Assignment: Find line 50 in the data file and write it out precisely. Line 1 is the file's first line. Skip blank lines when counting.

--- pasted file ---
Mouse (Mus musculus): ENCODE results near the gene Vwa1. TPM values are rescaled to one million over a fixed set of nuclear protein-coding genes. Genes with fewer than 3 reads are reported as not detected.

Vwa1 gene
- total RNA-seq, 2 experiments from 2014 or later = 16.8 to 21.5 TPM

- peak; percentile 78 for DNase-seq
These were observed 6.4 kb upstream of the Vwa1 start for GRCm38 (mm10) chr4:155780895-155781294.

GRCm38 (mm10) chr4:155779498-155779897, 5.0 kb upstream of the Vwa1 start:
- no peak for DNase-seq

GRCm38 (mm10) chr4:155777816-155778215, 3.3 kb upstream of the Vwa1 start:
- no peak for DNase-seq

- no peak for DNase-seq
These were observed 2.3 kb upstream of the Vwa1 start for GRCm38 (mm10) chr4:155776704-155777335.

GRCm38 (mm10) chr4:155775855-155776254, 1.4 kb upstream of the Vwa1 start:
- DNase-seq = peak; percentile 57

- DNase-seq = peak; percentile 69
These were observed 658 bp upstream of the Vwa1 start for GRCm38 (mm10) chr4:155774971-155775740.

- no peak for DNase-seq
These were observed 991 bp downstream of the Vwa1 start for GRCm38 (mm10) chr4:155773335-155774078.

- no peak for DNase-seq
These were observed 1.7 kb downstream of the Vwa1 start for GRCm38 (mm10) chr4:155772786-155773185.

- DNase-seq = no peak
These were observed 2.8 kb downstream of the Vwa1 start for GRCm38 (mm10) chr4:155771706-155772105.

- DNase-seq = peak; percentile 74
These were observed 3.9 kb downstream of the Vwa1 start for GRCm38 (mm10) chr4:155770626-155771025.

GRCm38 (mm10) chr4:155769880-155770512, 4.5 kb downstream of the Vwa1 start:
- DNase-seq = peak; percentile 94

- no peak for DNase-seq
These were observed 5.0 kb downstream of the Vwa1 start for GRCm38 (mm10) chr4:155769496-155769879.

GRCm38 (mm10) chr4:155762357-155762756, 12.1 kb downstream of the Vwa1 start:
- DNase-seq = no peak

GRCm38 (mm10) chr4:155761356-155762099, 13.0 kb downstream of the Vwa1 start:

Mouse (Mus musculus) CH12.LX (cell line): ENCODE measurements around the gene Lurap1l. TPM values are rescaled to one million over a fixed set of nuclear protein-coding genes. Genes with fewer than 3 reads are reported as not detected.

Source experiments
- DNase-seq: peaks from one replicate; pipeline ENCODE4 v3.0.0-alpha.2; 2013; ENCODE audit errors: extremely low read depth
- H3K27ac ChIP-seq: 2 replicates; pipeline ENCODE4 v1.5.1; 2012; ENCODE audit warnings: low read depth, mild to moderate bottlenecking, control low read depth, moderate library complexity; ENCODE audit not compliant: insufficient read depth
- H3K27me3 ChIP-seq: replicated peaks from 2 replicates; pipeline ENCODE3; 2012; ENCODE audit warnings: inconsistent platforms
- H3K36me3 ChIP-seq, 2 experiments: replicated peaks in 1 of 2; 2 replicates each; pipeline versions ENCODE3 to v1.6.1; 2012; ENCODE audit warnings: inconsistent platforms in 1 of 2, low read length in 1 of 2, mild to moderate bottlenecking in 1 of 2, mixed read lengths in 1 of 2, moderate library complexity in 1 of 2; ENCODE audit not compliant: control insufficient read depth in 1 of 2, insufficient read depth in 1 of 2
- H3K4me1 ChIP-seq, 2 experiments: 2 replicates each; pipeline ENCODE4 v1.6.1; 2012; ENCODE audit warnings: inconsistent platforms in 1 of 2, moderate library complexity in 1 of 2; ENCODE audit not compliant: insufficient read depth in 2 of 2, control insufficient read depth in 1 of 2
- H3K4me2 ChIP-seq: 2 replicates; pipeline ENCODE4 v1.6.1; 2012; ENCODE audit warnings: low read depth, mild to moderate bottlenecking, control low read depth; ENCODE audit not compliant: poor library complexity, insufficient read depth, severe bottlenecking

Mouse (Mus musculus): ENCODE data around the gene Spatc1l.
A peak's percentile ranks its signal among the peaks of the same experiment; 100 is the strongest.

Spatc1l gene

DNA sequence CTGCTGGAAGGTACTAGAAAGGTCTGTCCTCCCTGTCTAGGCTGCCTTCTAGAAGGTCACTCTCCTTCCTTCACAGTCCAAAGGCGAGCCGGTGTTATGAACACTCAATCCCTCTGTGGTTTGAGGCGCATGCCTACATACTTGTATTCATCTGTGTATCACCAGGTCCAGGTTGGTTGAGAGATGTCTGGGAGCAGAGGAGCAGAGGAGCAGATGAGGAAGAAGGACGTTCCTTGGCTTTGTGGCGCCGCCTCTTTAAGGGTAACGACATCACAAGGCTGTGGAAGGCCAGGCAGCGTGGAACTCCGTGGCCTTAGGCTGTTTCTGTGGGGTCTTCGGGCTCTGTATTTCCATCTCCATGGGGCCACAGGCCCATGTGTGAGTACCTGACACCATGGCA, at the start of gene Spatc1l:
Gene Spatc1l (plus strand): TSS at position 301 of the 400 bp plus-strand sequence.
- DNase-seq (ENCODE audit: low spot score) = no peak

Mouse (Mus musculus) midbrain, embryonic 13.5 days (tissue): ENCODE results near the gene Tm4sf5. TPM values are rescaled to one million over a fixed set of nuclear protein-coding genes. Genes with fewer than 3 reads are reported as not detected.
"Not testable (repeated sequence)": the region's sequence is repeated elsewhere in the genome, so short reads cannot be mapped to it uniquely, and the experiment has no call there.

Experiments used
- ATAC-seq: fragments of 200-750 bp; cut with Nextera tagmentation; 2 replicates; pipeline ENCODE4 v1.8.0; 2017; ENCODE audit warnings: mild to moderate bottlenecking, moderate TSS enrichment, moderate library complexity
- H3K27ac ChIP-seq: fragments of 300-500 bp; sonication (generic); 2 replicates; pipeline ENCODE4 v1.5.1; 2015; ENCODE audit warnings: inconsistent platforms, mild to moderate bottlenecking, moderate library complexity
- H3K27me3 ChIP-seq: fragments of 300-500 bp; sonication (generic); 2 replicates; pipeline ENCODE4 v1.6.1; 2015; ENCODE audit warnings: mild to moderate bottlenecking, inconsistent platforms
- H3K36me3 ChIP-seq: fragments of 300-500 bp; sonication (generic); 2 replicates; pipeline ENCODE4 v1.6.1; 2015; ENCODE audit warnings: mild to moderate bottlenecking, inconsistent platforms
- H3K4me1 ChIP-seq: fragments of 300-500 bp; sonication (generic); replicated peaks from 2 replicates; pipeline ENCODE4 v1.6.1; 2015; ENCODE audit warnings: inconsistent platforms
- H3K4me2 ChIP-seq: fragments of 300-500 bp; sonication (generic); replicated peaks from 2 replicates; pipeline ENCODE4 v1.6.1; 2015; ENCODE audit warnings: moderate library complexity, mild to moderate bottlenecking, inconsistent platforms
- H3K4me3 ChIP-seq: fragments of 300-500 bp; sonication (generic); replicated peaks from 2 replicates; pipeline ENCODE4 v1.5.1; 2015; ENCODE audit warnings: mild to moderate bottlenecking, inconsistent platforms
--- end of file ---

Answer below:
- H3K27me3 ChIP-seq: fragments of 300-500 bp; sonication (generic); 2 replicates; pipeline ENCODE4 v1.6.1; 2015; ENCODE audit warnings: mild to moderate bottlenecking, inconsistent platforms